In a preferred embodiment, the receiver 84 of the printer appliance 82 is a standard pager receiver POCSAG Format, 2400 Baud and the decoder 85 is an off-the shelf POCSAG unit. Other formats than can be used include FLEX and GOLAY. The use of the FLEX format would provide a significant advantage in terms of providing back channel capability for message reception confirmation and is also much more power efficient than the POCSAG format.
A destination code eligibility-matching filter 86 and a basic microprocessor 87, preferably an 8031 or 8051 chip, are also included in the preferred embodiment, but advances in technology and improvements in economics may make RISC or other newer technology more desirable. 1 Kbytes of RAM 87A is typically sufficient along with at least 128 bytes of EPROM 87B, however more or less may be incorporated within various applications. The incorporation of write-only memory 87B is important to permit storage of the subscriber bit string eligibility filter, allowing subsequent matching with the messages being transmitted. In addition, a conventional consumer appliance type power supply 88 is preferred.
It should be appreciated that printers draw considerable wattage so that there is need for a dedicated power supply 88. Such a power supply 88 would preferably be a stand-alone module due to design and operation restrictions as well as economics. The main unit would be fitted with an LED power-on indicator 90 as shown in FIG. 10 so that a user may quickly see that the appliance is in an active mode.
The printer appliance or RPD 82 utilizes established POGSAG technology that is sufficient for most applications. Future versions of the appliance may incorporate a Motorola Flex receiver/decoders if improvements in performance criteria or economics become more attractive or are required. Most of the other components such as the 8051 processor, RAM and EPROM are mass produced devices available at low cost.
The components of the printer appliance or RPD 82 represent the initial preferred embodiment of such device. The printer appliance or RPD 82 has inherent processing capabilities beyond simply providing the basic tasks. With additional components and control software, extended functionality can be readily incorporated.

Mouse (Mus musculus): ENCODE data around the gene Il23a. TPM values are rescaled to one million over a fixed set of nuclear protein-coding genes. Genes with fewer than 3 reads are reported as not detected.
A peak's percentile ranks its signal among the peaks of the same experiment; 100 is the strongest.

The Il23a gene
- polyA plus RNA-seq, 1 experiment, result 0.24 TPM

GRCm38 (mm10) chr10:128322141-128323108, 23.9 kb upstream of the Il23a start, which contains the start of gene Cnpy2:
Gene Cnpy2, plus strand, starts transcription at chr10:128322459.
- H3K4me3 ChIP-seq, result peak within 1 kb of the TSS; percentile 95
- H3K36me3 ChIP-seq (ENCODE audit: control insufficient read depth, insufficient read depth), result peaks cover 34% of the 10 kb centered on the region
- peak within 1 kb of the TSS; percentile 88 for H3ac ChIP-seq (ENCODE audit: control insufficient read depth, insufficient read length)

The printer appliance or RPD 82 may also include, for example, an RS232 port (not shown) to permit transfer of messages to or from an auxiliary system such as a personal organizer, a laptop or desktop computer, smart card appliances etc. Relay to a personal computer permits messages to be archived, reformatted and the likes as well as offering a host of other print options. It should be appreciated that the printer appliance may also be upgraded to render it compatible with a cable television delivery system of messages such as the one, for example, described in U.S. Pat. No. 5,500,681 which issued on Mar. 19, 1996 to Charles P. Jones for Apparatus and Method for Generating Coupons in Response to Televised Offers, the disclosure of which is hereby incorporated herein by reference thereto.
Similarly, the incorporation of an input port would permit the printer appliance to function as a utility printer to print, for example, e-mail messages (including communications store to store, from headquarters etc.) thereby rendering the printer appliance 82 a centralized message source.
The incorporation of an IR port (not shown) may also be of particular interest because it may be addressed by an intelligent remote control. See, for example, U.S. Pat. No. 5,500,681 that describes a method for transmitting promotional messages via cable television, except print on demand in the current application is triggered by a remote control type device for selectively triggering the printing of stored information. Communication within the store may be from a central communication device to the individual printers via RF.
Incorporation of a display 90 for the printer appliance or RPD 82, preferably a LCD, may also serve to facilitate the user interface. It may, for example, flash urgent messages, allow the user to scroll and review messages and provide prompts for error conditions. With additional memory and software upgrades, the recipient may have the choice of visually reviewing the message and selectively printing only those messages that it selected in much the same manner they currently choose which e-mail messages to print.